The State Chamber of Oklahoma and the Oklahoma Farm Bureau took their fight against State Question 832 to the Oklahoma Supreme Court, challenging the constitutionality of the proposed state minimum wage increase.
SQ 832 seeks to amend the Oklahoma Minimum Wage Act and increase the minimum wage by untying the state from the federal minimum wage. The amendment, if approved, would require employers to pay employees at least $9 per hour beginning in 2025, $10.50 per hour beginning 2026, $12 per hour beginning in 2027, $13.50 per hour beginning in 2028 and $15 per hour beginning in 2029. The wage will increase with the cost of living, beginning in 2030, as measured by the U.S. Department of Labor’s Consumer Price Index for Urban Wage Earners and Clerical Workers (CPI-W).
“I think the Court today got a really clear explanation from our team about what our problems with the state question are. We think it's blatantly unconstitutional. You can't delegate the authority to raise the minimum wage away to an unelected and unaccountable federal agency,” said Chad Warmington, president and CEO of The State Chamber.
Mithun Mansinghani, the attorney representing the Chamber and Farm Bureau, argued that the court must strike the proposition from going before voters in November, saying it is unconstitutional. The justices on the court asked Mansinghani several questions about why the court should strike the proposition.
Mansinghani said that SQ 832 has a misleading gist, which is a short statement that explains what the initiative petition does. The court has longstanding precedent about what needs to be included or not in the gist to make sure that it is not misleading to voters so that people know what they are signing onto.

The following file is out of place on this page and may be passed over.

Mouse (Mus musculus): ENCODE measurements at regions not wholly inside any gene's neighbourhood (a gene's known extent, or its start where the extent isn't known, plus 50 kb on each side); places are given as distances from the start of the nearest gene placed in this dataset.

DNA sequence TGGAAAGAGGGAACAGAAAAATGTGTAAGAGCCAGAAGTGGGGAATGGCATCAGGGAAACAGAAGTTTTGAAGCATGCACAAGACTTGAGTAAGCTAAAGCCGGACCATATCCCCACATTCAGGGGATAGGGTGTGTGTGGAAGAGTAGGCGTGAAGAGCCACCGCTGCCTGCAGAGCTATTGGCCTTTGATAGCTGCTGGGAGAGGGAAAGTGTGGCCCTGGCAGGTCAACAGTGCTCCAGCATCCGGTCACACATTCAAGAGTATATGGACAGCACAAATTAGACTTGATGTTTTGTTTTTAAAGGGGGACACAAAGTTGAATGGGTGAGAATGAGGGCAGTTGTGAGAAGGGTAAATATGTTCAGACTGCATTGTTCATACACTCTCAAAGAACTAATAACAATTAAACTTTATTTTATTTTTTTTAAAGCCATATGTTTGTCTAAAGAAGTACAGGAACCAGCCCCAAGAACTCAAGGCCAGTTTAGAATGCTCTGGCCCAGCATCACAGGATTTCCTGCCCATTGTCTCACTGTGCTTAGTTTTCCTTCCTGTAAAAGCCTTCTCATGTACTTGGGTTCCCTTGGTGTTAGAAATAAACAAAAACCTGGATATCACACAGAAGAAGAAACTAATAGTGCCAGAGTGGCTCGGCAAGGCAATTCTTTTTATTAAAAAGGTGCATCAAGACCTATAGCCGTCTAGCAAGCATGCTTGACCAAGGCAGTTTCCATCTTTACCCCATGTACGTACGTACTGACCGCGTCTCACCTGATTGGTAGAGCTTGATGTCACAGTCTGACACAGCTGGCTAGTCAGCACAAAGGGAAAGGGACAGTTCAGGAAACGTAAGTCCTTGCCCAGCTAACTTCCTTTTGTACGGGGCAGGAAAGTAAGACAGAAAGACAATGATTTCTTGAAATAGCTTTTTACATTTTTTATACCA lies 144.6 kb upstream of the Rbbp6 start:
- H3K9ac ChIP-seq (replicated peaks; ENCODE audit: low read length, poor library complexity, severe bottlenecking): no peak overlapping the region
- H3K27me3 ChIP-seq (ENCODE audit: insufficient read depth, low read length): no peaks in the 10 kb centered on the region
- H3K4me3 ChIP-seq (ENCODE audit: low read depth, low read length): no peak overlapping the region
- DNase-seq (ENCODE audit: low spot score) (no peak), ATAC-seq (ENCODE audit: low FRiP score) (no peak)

“The Court asked some good questions, and I think our counsel did a good job of making the case. Beyond its unconstitutionality, SQ832 is an unnecessary solution in search of a problem that doesn't exist in Oklahoma. The market rate for an hourly job in Oklahoma is far above $7.25,” Warmington said. “All the businesses that we have as members are having trouble finding people. They are paying far above that wage."
The State Chamber's president says the wage is not the problem.
"We need to give more Oklahomans opportunities to upskill into the many available, high-paying jobs Oklahoma businesses have already created,” said Warmington. “There are thousands of good jobs paying far more than minimum wage but we don’t have enough personnel with those talents to fill the jobs. We’d like to focus more on developing and ensuring that Oklahomans have access to the education, training, and certifications that they need to fill the thousands of jobs that pay far more than minimum wage. That’s the problem that we ought to be seeking solutions together on. “